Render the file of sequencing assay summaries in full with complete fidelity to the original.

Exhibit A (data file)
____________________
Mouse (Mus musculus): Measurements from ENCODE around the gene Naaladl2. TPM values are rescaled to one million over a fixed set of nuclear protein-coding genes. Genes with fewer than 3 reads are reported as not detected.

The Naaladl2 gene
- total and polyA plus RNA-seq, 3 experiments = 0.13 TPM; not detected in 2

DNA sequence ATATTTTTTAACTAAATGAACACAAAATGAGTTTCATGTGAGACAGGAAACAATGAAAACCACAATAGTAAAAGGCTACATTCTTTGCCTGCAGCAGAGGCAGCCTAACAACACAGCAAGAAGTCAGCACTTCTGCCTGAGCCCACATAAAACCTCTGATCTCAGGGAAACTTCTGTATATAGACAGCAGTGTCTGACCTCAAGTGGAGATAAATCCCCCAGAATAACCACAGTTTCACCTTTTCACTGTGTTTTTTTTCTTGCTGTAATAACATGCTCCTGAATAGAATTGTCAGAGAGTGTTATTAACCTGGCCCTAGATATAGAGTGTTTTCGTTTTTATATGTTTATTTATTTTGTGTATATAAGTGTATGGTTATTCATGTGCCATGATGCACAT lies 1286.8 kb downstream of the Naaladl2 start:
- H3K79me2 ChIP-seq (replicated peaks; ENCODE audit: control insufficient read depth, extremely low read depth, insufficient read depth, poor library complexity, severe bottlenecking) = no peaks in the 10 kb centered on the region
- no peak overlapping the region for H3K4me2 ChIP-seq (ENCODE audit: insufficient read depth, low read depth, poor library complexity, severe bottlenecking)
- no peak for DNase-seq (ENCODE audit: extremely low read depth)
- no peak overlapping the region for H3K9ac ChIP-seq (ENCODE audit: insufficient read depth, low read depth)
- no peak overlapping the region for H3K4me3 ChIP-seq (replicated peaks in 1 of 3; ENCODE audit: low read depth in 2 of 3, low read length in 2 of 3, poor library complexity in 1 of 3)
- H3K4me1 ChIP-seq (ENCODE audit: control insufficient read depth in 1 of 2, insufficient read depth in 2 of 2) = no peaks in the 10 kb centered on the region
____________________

Mouse (Mus musculus): Measurements from ENCODE around the gene Naaladl2. TPM values are rescaled to one million over a fixed set of nuclear protein-coding genes. Genes with fewer than 3 reads are reported as not detected.

The Naaladl2 gene
- total and polyA plus RNA-seq, 3 experiments = 0.13 TPM; not detected in 2

DNA sequence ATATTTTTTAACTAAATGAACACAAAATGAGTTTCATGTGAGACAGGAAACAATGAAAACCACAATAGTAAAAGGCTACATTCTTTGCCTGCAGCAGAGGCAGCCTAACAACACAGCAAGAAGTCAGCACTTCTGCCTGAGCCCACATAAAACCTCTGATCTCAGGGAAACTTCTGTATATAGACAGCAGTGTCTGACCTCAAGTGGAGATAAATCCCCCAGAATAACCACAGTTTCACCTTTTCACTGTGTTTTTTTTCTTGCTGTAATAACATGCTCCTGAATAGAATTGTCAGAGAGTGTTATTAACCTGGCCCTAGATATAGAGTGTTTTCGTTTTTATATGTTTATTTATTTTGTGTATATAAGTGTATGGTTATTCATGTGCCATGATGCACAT lies 1286.8 kb downstream of the Naaladl2 start:
- H3K79me2 ChIP-seq (replicated peaks; ENCODE audit: control insufficient read depth, extremely low read depth, insufficient read depth, poor library complexity, severe bottlenecking) = no peaks in the 10 kb centered on the region
- no peak overlapping the region for H3K4me2 ChIP-seq (ENCODE audit: insufficient read depth, low read depth, poor library complexity, severe bottlenecking)
- no peak for DNase-seq (ENCODE audit: extremely low read depth)
- no peak overlapping the region for H3K9ac ChIP-seq (ENCODE audit: insufficient read depth, low read depth)
- no peak overlapping the region for H3K4me3 ChIP-seq (replicated peaks in 1 of 3; ENCODE audit: low read depth in 2 of 3, low read length in 2 of 3, poor library complexity in 1 of 3)
- H3K4me1 ChIP-seq (ENCODE audit: control insufficient read depth in 1 of 2, insufficient read depth in 2 of 2) = no peaks in the 10 kb centered on the region